RICHMOND — As summer draws to a close, experts are reminding parents not to overlook health screenings for kids. Back-to-school time brings a lot of additions to the family schedule, and Virginia parents need to consider a checkup too.
Dr. Elaine Perry, health director for the Richmond and Henrico Health Districts, said checkups help keep kids on their vaccine schedule.
“One of the things that is really important to make sure, because it isn’t visible, is whether or not children are up-to-date on all the vaccines that they need, and there are certain times where certain vaccines are required,” Perry pointed out. “In Virginia, we really pay attention at entry into kindergarten, entry into seventh grade and entry into 12th grade.”
Perry emphasized keeping up to date with vaccinations helps ensure kids begin school on time.
Health experts also want parents to pay attention to oral hygiene, to have kids brush their teeth twice a day and take them for regular dental checkups.
Dr. Donna O’Shea, national chief medical officer of population health for UnitedHealthcare, said some preventable problems are all too common.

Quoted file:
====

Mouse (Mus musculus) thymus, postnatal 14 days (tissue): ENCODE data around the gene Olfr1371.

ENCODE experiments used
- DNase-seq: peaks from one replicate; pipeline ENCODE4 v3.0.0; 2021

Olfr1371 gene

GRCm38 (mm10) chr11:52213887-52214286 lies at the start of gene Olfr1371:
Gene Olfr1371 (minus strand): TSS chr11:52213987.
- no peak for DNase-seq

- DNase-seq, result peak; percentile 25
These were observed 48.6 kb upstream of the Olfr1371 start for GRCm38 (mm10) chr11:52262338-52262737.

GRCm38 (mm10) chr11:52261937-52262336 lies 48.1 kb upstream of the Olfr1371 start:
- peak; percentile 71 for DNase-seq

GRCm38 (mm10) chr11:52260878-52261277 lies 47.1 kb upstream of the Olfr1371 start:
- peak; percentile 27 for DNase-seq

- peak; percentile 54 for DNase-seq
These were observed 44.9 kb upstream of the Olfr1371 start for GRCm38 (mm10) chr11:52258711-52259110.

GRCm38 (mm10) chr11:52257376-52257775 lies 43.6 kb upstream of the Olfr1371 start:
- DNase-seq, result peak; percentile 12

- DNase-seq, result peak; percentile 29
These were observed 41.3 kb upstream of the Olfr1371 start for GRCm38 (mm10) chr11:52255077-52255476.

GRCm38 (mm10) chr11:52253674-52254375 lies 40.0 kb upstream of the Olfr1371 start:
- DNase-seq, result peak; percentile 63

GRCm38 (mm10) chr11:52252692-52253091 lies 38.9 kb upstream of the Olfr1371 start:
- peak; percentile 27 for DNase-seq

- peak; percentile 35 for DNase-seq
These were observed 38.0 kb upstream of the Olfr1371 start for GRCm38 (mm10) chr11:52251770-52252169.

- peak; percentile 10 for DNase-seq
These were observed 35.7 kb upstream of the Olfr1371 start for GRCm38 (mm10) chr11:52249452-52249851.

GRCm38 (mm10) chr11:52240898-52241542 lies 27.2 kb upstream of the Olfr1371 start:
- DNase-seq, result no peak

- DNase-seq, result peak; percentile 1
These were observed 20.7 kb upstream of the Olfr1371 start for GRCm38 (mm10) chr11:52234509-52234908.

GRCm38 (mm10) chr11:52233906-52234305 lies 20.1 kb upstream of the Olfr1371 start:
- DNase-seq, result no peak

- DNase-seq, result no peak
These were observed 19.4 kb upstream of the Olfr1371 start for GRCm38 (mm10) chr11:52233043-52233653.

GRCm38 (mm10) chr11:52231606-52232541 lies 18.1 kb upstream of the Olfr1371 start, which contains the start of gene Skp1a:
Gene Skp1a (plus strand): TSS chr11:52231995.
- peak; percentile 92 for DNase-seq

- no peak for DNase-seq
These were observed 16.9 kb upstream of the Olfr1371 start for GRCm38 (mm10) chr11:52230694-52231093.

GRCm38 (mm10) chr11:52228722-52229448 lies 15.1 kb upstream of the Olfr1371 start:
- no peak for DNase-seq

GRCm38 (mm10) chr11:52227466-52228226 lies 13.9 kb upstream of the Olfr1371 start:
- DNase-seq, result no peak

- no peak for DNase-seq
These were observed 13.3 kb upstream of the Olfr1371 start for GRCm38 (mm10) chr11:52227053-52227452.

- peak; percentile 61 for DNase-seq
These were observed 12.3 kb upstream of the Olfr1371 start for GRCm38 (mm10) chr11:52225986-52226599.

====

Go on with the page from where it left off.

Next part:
“Tooth decay is largely preventable, but unfortunately it ranks as the most common chronic disease among children,” O’Shea noted. “In fact, by age five, nearly 50% of children have at least one cavity.”
Getting back to routines also includes things not done during the pandemic, with many parents having skipped kids’ preventive-care visits. O’Shea stressed hearing tests are especially important for younger children.
“Like vision and dental, early detection of hearing issues is crucial for getting treatment as soon as possible,” O’Shea urged. “And that’s really important because hearing loss can affect a child’s ability to develop speech, language and social skills.”
State resources and information about care providers can be found online at vdh.virginia.gov.